It’s always something.
Here I am at the Peninsula Hotel in Chicago. Did I tell you I was on the same floor as the Lakers and also, on a separate mission, Matt Damon? Anyway, I am. I met a whole bunch of Laker people on the elevator. I was amazed to learn that they had no curfew. “We try to assume they are grown-ups and will act like grown-ups,” said one of their coaches (not Phil Jackson ).
This hotel is truly phenomenally comfortable. I strongly recommend it to anyone who needs to stay in the Windy City. It is a bit expensive, but it may be as good a hotel as I have ever encountered.
I got up this morning and betook myself to a place called “The Casino Club,” where I met a group of about 150 extremely, and I mean, EXTREMELY, successful businessmen, investors, entrepreneurs, and industrialists. Wow, as I moved among them and heard their stories, I was just flabbergasted at how successful they are.
It is amazing to me how many different nooks and crannies there are in the economy, and if you make money in one of them, you often have the skills to make money in another of them and then maybe a whole lot more of them.
My host, a handsome, genial fellow named Jay Jordan, seems to own about half of the businesses on the planet. The man on my left, a Mr. Joe Steinberg, seems to own the other half. They were both super chatty and friendly. Interestingly enough, they were both pals of my old nemesis, Michael R. Milken. They spoke so glowingly about him, though, that I could not bring myself to disagree. He had raised money for them, helped them get deals done, seemingly behaved ex-tremely well toward them, although he had been a fierce negotiator.
I suppose that if Mr. Milken had helped me to become a successful businessman, I would be fond of him, too. Maybe even very fond.
Life is personal, and not political, as Wlady said long ago. Life is also personal and not theoretical. If people help you, you like them. Long, long ago, a truly great writer named Herbert Gold, author of one of the best novels I have ever read, Swifty the Magician, said, “If a man chooses truth over his father, that man is a fool.” I am sure that if a man chooses some minor quibble about bond default rates over his friends, he is also making a mistake.
The more I think about it, the more convinced I am that truth is relative. There is a great story about Jesus before Pilate in the New Testament. Pilate says that Jesus has been saying he’s the King of the Jews. Jesus says that’s not so, that he’s only been saying what he believes in, and that’s the truth.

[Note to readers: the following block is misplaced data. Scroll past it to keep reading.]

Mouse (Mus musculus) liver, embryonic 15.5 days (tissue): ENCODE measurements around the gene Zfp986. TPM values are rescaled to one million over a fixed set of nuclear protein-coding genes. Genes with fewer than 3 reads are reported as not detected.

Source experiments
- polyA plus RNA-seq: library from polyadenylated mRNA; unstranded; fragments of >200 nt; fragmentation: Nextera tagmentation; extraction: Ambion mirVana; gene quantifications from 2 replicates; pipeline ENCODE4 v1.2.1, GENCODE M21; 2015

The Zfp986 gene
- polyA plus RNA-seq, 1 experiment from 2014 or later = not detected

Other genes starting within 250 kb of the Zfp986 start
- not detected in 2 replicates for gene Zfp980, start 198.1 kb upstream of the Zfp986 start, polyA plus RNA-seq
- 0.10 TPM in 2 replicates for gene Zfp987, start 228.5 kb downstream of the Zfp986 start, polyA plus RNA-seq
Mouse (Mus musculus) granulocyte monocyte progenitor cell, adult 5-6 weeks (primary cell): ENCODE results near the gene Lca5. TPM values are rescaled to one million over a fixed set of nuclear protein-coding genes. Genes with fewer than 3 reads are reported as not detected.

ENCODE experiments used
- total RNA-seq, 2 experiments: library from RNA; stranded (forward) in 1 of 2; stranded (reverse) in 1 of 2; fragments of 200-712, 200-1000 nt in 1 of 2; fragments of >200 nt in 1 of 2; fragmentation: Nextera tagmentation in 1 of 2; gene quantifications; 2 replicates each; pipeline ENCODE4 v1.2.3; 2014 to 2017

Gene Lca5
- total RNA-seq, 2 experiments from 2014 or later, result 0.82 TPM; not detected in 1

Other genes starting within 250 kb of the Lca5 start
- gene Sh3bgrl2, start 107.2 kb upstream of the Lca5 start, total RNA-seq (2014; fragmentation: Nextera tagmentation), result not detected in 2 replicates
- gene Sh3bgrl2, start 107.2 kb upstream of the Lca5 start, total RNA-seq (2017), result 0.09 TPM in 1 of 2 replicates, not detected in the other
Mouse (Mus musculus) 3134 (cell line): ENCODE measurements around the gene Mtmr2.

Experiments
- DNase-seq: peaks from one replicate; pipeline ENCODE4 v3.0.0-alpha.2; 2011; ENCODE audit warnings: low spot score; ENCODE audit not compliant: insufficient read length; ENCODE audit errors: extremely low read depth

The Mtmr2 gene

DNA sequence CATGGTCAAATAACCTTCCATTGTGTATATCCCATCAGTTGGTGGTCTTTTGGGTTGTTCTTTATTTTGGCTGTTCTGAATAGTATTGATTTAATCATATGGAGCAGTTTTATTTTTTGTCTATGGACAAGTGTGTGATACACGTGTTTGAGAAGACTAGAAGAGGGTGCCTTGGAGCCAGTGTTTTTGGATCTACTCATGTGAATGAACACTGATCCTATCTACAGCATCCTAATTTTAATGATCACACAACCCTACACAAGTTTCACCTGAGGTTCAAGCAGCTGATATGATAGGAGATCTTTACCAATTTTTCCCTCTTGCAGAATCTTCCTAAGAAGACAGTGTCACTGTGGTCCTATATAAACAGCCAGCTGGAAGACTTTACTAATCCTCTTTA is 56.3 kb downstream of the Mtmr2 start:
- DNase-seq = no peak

Pilate replies, in a highly poeticized version not word for word what is in the Bible, “But what is truth? Is it unchanging law? We all have truths. Are mine the same as yours?”
(This is from the brilliant musical, Jesus Christ Superstar. In the New Testament, I believe, “jesting” Pilate simply asks, “What is truth?”)
In any event, the event went extremely well and the audience was super-smart, as you would expect. There were truly fabulously rich people there like the Pritzkers, real estate titans; Lester Crown, immense industrialist; Ken Griffin, billionaire hedge fund genius; and other hugely affluent people. I feel gratified that they considered listening to me worthy of their time and attention.
I really hope I can stay in touch with Jay. He impresses me, and even though he’s a bit younger than I am, I feel as if I could learn a lot from him.
They are rich, but are they happy? I don’t know but they sure looked happy. I am not sure I have ever seen a happier-looking group of men. Money is not enough by itself to make people happy, but these people sure do look assured, and that is a part of happy. A big part.
Anyway, off to ORD. I stopped once inside the airport, as usual, at the Prairie Tap, a fine bar/restaurant between the H and K gates at American, and I had a steak sandwich. It was beyond good. If truth be told, if I had not been embarrassed to do so, I would have had two. That’s how good they are. I am sure they are bad for me, but do they ever taste good.
Then off to the gate for a long wait for our delayed flight. The only seats were for handicapped. Four slovenly-looking young men just blithely took them and lounged on them. Maddening.
A man of faith in a godless age is hitting Americans where it hurts.
Mr. and Mrs. American Spectator Reader, let P.J. O’Rourke talk sense to your kids.
In Britain, defending your property can get you life.
The debacle of this president’s administration is both a cause and a symptom of the decline of American values. Unless Congress impeaches him, that decline will go on unchecked. An eminent jurist surveys the damage and assesses the chances for the recovery of our culture.
It won’t take long for conservatives to scratch this presidential wannabe off their 2008 scorecard.
The American Christmas, like the songs that celebrate it, makes room for everybody under the rainbow. Is that why so many people seem to be hostile to it?
Was the President done in by the economy, or by the politics of the economy?